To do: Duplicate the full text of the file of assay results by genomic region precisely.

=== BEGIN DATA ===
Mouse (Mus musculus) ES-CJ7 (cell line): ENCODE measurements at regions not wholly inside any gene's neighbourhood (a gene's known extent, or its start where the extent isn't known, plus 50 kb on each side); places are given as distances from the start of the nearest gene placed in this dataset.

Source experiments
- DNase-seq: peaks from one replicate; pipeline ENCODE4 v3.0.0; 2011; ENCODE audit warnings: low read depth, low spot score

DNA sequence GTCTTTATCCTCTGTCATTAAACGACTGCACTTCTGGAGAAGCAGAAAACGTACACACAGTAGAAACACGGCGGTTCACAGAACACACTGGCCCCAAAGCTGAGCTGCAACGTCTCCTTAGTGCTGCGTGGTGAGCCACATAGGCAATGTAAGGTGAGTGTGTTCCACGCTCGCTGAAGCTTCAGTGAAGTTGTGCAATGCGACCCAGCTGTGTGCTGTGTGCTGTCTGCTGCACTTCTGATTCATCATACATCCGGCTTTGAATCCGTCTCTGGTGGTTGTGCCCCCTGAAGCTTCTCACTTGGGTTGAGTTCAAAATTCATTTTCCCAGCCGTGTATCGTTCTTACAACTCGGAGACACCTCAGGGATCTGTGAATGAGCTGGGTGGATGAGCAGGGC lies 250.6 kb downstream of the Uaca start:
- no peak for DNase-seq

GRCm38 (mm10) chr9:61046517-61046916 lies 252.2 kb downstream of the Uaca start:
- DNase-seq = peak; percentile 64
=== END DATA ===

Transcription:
Mouse (Mus musculus) ES-CJ7 (cell line): ENCODE measurements at regions not wholly inside any gene's neighbourhood (a gene's known extent, or its start where the extent isn't known, plus 50 kb on each side); places are given as distances from the start of the nearest gene placed in this dataset.

Source experiments
- DNase-seq: peaks from one replicate; pipeline ENCODE4 v3.0.0; 2011; ENCODE audit warnings: low read depth, low spot score

DNA sequence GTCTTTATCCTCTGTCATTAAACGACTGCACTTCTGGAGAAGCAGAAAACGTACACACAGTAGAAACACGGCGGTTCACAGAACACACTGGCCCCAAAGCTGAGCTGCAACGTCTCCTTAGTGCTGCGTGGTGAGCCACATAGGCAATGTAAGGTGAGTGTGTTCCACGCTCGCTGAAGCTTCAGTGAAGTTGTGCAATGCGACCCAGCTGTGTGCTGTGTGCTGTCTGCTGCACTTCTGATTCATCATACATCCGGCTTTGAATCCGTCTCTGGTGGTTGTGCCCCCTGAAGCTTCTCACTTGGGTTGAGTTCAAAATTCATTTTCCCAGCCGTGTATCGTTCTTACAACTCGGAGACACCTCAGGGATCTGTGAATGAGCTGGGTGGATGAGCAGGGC lies 250.6 kb downstream of the Uaca start:
- no peak for DNase-seq

GRCm38 (mm10) chr9:61046517-61046916 lies 252.2 kb downstream of the Uaca start:
- DNase-seq = peak; percentile 64